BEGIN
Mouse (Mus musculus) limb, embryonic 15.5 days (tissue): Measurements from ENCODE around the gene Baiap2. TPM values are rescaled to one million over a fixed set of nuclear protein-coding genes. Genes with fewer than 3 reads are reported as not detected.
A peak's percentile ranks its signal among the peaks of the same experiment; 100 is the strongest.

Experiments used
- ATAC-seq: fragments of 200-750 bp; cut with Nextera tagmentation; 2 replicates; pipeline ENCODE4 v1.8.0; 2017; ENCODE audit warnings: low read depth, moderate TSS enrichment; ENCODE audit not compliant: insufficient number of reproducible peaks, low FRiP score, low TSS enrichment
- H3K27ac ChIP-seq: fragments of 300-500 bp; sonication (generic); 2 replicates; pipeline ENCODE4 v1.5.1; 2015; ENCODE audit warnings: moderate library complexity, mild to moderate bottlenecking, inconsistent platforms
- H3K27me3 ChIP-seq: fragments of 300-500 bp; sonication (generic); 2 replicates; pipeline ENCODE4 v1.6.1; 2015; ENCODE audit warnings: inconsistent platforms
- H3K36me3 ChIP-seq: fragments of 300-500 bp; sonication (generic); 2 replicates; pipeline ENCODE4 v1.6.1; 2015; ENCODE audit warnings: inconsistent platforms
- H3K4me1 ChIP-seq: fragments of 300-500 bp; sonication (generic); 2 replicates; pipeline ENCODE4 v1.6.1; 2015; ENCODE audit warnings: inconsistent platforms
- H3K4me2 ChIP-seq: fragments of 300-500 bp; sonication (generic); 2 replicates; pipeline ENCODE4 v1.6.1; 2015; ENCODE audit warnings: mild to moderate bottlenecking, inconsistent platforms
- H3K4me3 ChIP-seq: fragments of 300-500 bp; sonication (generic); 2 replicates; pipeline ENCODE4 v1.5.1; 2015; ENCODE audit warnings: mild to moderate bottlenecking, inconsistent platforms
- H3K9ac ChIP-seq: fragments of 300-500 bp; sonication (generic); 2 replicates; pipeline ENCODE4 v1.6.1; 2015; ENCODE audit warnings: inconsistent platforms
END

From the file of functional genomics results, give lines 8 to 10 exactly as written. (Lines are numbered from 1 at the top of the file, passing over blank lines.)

- H3K4me1 ChIP-seq: fragments of 300-500 bp; sonication (generic); 2 replicates; pipeline ENCODE4 v1.6.1; 2015; ENCODE audit warnings: inconsistent platforms
- H3K4me2 ChIP-seq: fragments of 300-500 bp; sonication (generic); 2 replicates; pipeline ENCODE4 v1.6.1; 2015; ENCODE audit warnings: mild to moderate bottlenecking, inconsistent platforms
- H3K4me3 ChIP-seq: fragments of 300-500 bp; sonication (generic); 2 replicates; pipeline ENCODE4 v1.5.1; 2015; ENCODE audit warnings: mild to moderate bottlenecking, inconsistent platforms